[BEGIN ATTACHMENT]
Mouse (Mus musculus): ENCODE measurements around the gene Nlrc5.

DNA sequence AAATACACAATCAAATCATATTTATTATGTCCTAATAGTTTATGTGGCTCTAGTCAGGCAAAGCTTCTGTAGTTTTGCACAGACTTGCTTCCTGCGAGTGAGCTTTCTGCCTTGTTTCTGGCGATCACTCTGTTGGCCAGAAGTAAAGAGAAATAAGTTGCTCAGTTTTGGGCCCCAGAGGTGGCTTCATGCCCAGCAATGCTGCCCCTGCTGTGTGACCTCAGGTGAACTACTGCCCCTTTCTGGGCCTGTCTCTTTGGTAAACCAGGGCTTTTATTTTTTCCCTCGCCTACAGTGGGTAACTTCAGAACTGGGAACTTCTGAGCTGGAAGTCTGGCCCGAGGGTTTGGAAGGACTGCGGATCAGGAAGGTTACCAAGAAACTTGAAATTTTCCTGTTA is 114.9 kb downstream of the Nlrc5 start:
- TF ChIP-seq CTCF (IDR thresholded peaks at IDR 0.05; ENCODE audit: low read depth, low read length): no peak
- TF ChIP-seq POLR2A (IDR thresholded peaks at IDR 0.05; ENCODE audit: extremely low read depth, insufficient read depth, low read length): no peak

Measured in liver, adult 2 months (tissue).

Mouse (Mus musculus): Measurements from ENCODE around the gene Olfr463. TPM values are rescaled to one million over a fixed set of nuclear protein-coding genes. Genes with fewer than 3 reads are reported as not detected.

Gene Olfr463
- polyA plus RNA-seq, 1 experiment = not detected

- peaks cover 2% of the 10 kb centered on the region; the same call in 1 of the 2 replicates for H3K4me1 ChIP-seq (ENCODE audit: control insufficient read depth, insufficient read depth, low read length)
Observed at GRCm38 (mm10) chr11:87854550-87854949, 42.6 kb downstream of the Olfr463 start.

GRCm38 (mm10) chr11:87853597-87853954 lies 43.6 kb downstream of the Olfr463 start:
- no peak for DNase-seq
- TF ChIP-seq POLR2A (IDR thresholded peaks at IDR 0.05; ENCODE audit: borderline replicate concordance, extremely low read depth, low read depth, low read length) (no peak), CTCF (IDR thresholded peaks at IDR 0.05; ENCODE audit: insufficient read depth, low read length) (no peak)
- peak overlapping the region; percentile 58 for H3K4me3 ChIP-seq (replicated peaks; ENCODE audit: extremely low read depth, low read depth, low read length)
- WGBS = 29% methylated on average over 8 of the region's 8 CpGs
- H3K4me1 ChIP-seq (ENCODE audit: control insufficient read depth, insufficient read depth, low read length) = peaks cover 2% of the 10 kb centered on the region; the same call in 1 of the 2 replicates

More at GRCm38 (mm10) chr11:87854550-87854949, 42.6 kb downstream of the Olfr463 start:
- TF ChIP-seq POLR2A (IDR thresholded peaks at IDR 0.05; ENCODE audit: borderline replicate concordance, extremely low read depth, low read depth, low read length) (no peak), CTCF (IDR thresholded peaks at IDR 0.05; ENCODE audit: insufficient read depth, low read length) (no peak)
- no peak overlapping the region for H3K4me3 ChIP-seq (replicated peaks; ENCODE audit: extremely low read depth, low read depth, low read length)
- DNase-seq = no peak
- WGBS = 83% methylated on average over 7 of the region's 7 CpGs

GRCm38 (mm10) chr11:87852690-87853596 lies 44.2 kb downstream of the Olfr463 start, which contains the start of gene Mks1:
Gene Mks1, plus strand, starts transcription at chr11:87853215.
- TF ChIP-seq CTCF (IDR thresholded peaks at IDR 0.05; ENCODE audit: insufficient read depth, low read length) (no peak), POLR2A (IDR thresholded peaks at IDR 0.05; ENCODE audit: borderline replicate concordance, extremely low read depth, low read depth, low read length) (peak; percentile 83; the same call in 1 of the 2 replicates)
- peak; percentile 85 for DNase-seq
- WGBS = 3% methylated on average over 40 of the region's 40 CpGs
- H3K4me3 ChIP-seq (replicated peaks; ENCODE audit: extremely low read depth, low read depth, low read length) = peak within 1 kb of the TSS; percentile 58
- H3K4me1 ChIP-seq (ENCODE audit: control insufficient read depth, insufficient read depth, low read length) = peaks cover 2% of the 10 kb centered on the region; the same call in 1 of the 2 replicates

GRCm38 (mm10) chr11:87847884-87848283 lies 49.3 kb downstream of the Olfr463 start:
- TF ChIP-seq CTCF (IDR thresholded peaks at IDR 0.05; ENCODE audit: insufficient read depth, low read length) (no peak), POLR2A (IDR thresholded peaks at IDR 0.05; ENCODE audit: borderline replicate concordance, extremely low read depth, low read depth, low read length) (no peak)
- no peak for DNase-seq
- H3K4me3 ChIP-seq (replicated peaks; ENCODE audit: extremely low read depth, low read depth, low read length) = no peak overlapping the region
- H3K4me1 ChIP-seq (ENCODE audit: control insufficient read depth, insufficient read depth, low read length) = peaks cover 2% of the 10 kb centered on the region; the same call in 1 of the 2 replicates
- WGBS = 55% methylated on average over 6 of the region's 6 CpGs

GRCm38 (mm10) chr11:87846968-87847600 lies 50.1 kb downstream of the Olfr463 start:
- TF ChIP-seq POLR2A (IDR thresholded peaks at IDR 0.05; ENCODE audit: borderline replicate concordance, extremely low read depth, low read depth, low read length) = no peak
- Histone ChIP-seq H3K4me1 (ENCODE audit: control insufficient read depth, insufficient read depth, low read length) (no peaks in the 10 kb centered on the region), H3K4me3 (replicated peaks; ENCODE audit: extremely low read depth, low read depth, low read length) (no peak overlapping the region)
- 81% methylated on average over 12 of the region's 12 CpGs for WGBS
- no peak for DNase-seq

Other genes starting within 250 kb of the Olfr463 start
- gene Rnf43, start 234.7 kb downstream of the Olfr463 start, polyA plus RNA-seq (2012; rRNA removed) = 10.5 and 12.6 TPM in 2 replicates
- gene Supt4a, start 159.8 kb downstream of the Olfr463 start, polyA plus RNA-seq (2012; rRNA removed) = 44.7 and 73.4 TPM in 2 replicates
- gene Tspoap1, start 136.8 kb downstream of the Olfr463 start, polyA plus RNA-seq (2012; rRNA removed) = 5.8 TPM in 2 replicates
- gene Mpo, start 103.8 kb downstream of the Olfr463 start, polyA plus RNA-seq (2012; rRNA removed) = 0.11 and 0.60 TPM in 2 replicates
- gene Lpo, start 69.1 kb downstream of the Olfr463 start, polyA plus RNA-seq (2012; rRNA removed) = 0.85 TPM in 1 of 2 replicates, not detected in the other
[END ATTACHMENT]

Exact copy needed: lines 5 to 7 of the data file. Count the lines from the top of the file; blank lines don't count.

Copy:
Measured in liver, adult 2 months (tissue).

Mouse (Mus musculus): Measurements from ENCODE around the gene Olfr463. TPM values are rescaled to one million over a fixed set of nuclear protein-coding genes. Genes with fewer than 3 reads are reported as not detected.

Gene Olfr463